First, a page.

Quick reference for APA, MLA, Chicago, & CSE writing guidelines and sample research papers in each style. The Research and Documentation Online site provides the same basic information as A Writer’s Reference by Diana Hacker and Nancy Sommers. This website was created and is maintained by Bedford St. Martin’s, the same publisher as Hacker’s reference textbook. It provides information on MLA, APA, Chicago, and CSE writing/formatting guidelines. You can find the details of these styles by clicking ‘Documenting Sources’ in the colored banner of each subject. MLA is under the Humanities, APA is under the Social sciences, Chicago is under History, and CSE is under Sciences. Each item under ‘Documenting Sources’ parallels exactly what is provided in the printed text, including: in-text citations, list of works cited or references, information notes, manuscript format, and sample research paper. The sample paper is even the same one that is in the printed textbook!
Virtual Grammar is a site created by our very own Mary Dewine, English 095 instructor here at TCC. The site provides links to informational pages, youtube videos, and online exercises for the following grammar topics: fragments, run-on sentences, subject-verb agreement, commonly confused words, tense shifts, conciseness (eliminating wordiness), simple/compound/complex sentences, and passive voice.
Though Mr.Nussbaum’s website was created primarily for kids, there are some fun educational games that can definitely help you practice certain important and difficult content in English, Math, and other subjects. The Semicolon Wars of Punctuation Island is a really fun game to practice the use of semicolons, periods, comas, and colons. Even as a college student, these are grammar points that need review and practice! So enjoy this game 🙂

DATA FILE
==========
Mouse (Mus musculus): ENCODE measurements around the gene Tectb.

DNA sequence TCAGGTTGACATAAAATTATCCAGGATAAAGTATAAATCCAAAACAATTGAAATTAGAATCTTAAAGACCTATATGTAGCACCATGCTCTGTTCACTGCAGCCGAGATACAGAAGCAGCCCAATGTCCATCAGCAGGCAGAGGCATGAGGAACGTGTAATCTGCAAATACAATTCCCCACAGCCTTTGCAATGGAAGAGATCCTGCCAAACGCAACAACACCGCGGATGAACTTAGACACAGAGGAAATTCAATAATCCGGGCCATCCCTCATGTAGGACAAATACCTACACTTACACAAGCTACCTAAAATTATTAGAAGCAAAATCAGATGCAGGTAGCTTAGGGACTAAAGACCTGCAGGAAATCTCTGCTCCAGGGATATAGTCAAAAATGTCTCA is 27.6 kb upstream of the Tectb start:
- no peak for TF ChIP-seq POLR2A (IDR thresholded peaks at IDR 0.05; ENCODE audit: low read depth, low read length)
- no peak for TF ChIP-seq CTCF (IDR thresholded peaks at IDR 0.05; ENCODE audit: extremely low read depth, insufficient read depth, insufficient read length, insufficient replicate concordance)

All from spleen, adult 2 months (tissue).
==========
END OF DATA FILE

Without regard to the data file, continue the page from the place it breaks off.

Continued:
The How To Spell wikiHow is a great tool for reviewing the primary rules for English spelling. It also provides printable handouts of a “Spelling Rules Cheat Sheet” and “Common Mispellings”, which can be helpful to have on hand as needed. The end of the post gives some tips on how to practice and improve your spelling. This is a very useful informational post to help with English spelling study!
Practice recognizing parts of speech in basic to advanced English sentences. Grammar Ninja game tests the player on identifying parts of speech (noun, verb, adverb, article, conjunction, preposition & pronoun) in a sentence. It has beginning, intermediate and advanced challenges. This is a fun game to practice and learn with.
Learn to type/keyboard. Good Typing provides a free keyboarding course with 30 levels/lessons. You are required to register (for free) in order to save your progress. However, the unique thing about this program is that you can practice typing with out having to correct your mistakes or use the backspace at all. If you type a letter incorrectly, it will just null it out and not progress until you type the letter correctly. Then, it keeps track of the mistakes blindly and will give you your speed and error results after completing that lesson. You can then choose to retake it or move on depending on how your results were.